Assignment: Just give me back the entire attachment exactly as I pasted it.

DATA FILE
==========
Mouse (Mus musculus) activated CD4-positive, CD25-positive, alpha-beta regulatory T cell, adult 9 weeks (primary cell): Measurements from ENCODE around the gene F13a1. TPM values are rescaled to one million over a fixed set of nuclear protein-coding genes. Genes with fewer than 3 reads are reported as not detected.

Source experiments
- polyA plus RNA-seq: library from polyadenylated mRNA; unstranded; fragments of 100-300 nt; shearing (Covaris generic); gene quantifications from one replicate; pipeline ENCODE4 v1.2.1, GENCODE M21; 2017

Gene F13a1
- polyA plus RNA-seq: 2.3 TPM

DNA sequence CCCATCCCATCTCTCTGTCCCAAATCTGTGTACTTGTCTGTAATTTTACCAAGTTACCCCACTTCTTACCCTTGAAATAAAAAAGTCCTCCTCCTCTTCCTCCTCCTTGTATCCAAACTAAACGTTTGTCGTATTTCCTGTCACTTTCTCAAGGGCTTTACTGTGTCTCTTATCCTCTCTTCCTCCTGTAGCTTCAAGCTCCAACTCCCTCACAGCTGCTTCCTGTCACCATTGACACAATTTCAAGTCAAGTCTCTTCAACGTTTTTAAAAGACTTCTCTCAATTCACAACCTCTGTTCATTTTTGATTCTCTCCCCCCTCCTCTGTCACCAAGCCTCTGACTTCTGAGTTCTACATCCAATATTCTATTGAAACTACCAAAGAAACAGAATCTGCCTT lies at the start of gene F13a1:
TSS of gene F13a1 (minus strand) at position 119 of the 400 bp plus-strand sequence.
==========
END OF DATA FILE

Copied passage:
Mouse (Mus musculus) activated CD4-positive, CD25-positive, alpha-beta regulatory T cell, adult 9 weeks (primary cell): Measurements from ENCODE around the gene F13a1. TPM values are rescaled to one million over a fixed set of nuclear protein-coding genes. Genes with fewer than 3 reads are reported as not detected.

Source experiments
- polyA plus RNA-seq: library from polyadenylated mRNA; unstranded; fragments of 100-300 nt; shearing (Covaris generic); gene quantifications from one replicate; pipeline ENCODE4 v1.2.1, GENCODE M21; 2017

Gene F13a1
- polyA plus RNA-seq: 2.3 TPM

DNA sequence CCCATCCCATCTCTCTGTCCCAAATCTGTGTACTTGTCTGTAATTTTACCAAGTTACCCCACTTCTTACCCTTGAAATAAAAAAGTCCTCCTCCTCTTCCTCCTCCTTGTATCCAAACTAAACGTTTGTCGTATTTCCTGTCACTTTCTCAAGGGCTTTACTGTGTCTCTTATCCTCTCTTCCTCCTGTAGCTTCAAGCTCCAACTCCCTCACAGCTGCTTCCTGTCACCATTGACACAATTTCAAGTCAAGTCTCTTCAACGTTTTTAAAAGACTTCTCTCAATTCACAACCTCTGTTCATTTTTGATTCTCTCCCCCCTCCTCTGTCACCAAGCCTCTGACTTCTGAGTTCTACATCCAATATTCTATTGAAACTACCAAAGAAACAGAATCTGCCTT lies at the start of gene F13a1:
TSS of gene F13a1 (minus strand) at position 119 of the 400 bp plus-strand sequence.